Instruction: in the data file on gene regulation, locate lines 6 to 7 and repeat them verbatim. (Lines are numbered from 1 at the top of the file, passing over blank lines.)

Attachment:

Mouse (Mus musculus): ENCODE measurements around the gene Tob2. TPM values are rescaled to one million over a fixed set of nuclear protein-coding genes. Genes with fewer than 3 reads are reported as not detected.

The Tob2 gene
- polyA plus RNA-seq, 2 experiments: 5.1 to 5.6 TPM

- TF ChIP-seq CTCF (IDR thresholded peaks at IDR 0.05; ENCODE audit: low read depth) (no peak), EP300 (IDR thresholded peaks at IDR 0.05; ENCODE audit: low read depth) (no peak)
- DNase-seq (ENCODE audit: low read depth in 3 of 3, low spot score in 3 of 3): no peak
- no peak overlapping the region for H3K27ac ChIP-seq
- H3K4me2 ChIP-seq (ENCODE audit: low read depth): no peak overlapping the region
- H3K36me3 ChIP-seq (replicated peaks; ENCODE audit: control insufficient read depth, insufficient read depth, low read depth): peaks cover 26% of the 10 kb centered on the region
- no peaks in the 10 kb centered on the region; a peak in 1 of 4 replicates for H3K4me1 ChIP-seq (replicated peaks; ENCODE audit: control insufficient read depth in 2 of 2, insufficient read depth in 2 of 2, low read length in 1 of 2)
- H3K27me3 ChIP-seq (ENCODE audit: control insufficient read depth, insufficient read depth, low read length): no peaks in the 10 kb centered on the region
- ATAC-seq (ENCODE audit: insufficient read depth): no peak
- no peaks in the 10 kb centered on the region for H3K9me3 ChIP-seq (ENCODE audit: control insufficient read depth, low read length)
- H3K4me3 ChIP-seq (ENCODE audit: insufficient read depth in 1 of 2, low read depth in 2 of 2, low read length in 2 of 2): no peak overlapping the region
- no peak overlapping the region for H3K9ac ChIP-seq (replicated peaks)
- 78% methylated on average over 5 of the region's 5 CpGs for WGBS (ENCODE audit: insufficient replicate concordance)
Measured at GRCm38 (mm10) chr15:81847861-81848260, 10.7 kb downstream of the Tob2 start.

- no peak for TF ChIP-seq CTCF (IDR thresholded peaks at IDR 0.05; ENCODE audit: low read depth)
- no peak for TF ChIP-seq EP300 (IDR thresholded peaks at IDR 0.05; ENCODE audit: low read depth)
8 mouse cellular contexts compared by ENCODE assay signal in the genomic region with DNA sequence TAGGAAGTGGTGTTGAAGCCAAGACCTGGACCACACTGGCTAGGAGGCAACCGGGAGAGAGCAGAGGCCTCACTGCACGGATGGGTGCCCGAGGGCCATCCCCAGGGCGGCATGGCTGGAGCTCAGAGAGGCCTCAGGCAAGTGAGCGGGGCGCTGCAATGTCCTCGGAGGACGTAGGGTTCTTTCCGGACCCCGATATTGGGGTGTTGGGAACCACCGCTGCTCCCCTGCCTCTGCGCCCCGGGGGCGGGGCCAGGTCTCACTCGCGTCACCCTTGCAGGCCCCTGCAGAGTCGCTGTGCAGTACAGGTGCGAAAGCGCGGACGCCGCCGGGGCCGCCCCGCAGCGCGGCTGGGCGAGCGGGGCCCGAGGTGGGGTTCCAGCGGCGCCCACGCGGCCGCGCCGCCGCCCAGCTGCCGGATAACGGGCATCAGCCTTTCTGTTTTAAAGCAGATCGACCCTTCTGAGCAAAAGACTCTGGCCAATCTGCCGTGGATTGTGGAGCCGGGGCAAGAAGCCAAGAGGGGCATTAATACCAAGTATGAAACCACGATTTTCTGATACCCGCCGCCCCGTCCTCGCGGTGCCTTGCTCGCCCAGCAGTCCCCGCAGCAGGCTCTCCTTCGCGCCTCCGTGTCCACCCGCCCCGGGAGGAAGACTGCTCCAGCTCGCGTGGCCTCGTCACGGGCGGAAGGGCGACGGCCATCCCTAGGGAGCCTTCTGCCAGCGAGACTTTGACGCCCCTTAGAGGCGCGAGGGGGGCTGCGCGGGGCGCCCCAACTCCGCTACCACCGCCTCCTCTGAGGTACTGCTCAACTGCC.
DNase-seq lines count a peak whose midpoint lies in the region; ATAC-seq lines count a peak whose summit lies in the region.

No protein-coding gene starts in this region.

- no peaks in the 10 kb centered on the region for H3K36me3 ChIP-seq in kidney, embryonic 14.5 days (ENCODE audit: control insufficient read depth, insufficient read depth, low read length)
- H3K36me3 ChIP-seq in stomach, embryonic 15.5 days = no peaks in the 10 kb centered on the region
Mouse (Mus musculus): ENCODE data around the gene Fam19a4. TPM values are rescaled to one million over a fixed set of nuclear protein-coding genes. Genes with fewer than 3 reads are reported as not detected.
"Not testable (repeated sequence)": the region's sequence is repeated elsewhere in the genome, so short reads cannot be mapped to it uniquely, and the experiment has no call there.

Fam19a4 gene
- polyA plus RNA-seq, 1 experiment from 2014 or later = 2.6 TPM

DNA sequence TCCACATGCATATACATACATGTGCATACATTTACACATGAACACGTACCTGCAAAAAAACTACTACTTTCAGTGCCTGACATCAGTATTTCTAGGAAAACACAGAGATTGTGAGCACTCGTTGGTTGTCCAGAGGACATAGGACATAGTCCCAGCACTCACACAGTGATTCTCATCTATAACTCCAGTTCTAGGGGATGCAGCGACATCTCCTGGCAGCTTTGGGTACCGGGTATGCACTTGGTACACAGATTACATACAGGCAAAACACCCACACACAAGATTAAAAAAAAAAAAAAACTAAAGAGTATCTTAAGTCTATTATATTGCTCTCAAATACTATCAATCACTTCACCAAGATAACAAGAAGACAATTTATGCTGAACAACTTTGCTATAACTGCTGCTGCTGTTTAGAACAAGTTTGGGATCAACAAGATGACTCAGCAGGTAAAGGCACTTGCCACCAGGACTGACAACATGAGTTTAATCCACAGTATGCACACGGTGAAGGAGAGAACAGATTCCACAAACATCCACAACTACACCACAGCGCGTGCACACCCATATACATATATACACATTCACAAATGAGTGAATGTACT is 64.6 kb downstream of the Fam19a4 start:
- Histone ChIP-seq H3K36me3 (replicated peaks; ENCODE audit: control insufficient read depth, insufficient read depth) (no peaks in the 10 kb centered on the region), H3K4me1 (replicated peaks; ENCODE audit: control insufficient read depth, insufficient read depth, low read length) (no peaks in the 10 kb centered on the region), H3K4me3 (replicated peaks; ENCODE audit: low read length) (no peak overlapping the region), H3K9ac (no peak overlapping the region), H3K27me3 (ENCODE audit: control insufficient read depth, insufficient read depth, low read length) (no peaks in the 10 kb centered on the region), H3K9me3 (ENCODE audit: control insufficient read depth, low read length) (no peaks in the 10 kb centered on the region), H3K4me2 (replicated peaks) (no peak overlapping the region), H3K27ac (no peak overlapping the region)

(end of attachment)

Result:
- no peak overlapping the region for H3K27ac ChIP-seq
- H3K4me2 ChIP-seq (ENCODE audit: low read depth): no peak overlapping the region